Sony Alpha DSLR-A700 final production review

Sony Alpha DSLR-A700 Gallery

The following images were taken with a final production Sony Alpha DSLR-A700 running version 2.0 firmware and fitted with a Sony DT 16-80mm zoom lens. The A700 was set to Large Fine JPEG quality, Auto White Balance, Multi-segment metering and Standard Colour mode. High ISO NR and the D-Range Optimiser were set to their default Normal and Standard settings respectively.

The individual exposure mode, file sizes, shutter speeds, aperture, ISO and lens focal length are listed for each image.

The crops are taken from the original files, reproduced at 100% and saved in Adobe Photoshop CS2 as JPEGs with the default Very High quality preset, while the resized images were made in Photoshop CS2 and saved with the default High quality preset. The three crops are typically taken from far left, central and far right portions of each image.

Landscape: 3.84MB, Program, 1/160, f10, ISO 100, 16-80mm at 24mm (equivalent to 36mm)

  This first shot was taken with the A700 and the 16-80mm zoomed-in a little to deliver an equivalent of 36mm. It was bright and the sensitivity set to 100 ISO, so this represents ideal conditions.

As you’d hope, the crops are detailed and bereft of noise, although as also seen in our results pages, there’s a lack of ultimate crispness due to modest in-camera sharpening. This can of course be increased or applied later though as desired.


Landscape: 4.21MB, Program, 1/320, f9, ISO 100, 16-80mm at 75mm (equivalent to 113mm)

    This second shot was again taken under bright conditions at 100 ISO, but this time with the 16-80mm zoomed almost all the way in.

Once again there’s a great deal of detail and lack of noise, although again a softness compared to many camera’s default image processing settings.


Landscape: 5.66MB, Program, 1/15, f3.5, ISO 100, 16-80mm at 16mm (equivalent to 24mm)

    Our final 100 ISO shot was taken with the 16-80mm zoomed all the way out, but under much dimmer conditions.

The crops are again noise-free and detailed, and the ability to handhold at slower shutter speeds thanks to built-in anti-shake allows you to easily blur moving water without the need for a tripod.


Portrait: 3.27MB, Aperture Priority, 1/1250, f4.5, ISO 200, 16-80mm at 80mm (equivalent to 120mm)

  For this portrait shot we increased the sensitivity to 200 ISO, zoomed the 16-80mm all the way in and opened the aperture to its maximum.

As you’d hope there’s still no noise and the crops contain plenty of detail – again with latitude for additional sharpening if desired.

The Carl Zeiss 16-80mm also makes it easy to throw backgrounds out of focus.


Landscape: 5.45MB, Program, 1/320, f10, ISO 200, 16-80mm at 16mm (equivalent to 24mm)

  Another shot taken at 200 ISO, although with the zoom working at an equivalent of 24mm to capture a big wide angle view.

As before the crops are noise-free, detailed and able to handle extra sharpening for a punchier result.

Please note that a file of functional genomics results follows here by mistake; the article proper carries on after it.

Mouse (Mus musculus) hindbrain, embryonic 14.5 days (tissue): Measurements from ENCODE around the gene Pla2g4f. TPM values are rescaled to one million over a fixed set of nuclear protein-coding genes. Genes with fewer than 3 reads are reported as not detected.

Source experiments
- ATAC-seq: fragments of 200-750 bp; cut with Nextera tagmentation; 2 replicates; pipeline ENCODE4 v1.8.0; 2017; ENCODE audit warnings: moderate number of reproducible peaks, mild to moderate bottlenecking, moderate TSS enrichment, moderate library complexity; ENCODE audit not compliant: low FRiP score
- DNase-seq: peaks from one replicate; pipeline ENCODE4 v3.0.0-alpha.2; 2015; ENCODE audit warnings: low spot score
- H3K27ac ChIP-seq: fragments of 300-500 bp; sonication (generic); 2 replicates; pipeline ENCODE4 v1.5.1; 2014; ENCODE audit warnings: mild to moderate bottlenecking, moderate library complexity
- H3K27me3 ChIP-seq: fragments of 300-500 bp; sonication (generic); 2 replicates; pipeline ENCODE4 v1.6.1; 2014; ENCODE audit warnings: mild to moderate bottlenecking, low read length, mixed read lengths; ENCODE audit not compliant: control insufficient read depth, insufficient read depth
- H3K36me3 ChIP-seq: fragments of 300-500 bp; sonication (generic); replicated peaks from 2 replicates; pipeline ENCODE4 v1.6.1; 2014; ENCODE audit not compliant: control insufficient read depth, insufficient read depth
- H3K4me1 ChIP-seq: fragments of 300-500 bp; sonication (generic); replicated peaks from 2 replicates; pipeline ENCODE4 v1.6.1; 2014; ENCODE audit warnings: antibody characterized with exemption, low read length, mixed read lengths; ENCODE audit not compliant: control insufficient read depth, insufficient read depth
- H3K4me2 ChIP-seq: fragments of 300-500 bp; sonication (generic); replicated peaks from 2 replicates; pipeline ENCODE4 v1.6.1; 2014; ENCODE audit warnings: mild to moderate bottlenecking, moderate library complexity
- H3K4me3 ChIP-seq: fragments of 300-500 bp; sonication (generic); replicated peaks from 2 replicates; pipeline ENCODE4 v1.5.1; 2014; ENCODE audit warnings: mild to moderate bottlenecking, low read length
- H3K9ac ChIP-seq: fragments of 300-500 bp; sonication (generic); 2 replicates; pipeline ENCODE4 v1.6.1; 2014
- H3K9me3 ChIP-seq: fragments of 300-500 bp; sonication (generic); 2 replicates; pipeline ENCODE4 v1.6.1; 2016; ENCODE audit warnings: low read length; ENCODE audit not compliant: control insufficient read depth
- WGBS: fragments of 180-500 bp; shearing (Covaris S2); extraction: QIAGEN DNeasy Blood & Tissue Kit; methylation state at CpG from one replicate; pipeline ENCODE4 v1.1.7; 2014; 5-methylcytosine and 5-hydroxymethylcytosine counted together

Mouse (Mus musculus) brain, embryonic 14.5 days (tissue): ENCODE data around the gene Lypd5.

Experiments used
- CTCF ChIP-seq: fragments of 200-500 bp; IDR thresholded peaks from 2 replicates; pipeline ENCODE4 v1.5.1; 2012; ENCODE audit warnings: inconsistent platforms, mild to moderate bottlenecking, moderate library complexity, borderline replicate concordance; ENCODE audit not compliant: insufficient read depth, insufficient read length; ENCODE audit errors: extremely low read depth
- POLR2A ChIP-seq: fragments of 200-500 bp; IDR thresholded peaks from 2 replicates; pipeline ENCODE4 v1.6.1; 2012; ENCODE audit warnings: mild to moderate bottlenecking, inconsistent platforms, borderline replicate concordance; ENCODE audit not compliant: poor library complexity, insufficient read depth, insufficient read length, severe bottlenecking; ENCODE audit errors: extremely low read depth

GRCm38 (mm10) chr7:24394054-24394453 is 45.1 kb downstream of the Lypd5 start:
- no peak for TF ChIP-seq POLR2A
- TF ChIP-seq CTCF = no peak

The Zeiss lens is also a great quality kit lens option for the A700.


Macro: 4.90MB, Program, 1/640, f13, ISO 400, 16-80mm at 80mm (equivalent to 120mm)

  For this macro shot we increased the sensitivity to 400 ISO and positioned the camera as close at it would focus.

We shot his in Program mode, but a larger depth of field could have been achieved in Aperture Priority.

The increase to 400 ISO hasn’t had an adverse effect of the quality, with the crops revealing lots of detail and no noise or noise reduction artefacts to speak of.


Indoor: 3.88MB, Program, 1/13, f5, ISO 400, 16-80mm at 16mm (equivalent to 24mm)

  Our first indoor shot was taken with the A700 at 400 ISO. The camera metered a little dark, so we’ve applied +0.7EV compensation here.

The Zeiss lens can be demanding on your focusing in lower light, and has a surprisingly small depth of field even when zoomed-out. So we shot this in Aperture Priority and slightly closed the aperture.

The areas which fall into the depth of field are sharp.


Indoor: 4.77MB, Aperture Priority, 1/4, f5.6, ISO 800, 16-80mm at 16mm (equivalent to 24mm)

  Our second indoor shot again suffered from the same issues as above, so we applied +0.3Ev compensation and slightly closed the aperture to ensure our normal crop areas were sharp.

The result is a shot which shows plenty of detail and minimal noise despite an increase in sensitivity to 800 ISO. Do compare this to rivals like the Canon 40D though.


Indoor: 3.96MB, Program, 1/40, f5, ISO 1600, 16-80mm at 16mm (equivalent to 24mm)

  Our final indoor shot was taken with the sensitivity increased to 1600 ISO.

The crops reveal the first real signs of noise in this gallery, although if you check our A700 noise results page, you’ll notice visible artefacts at 800 ISO.

You may wish to compare this sample with one taken at 3200 ISO by the Canon 40D.

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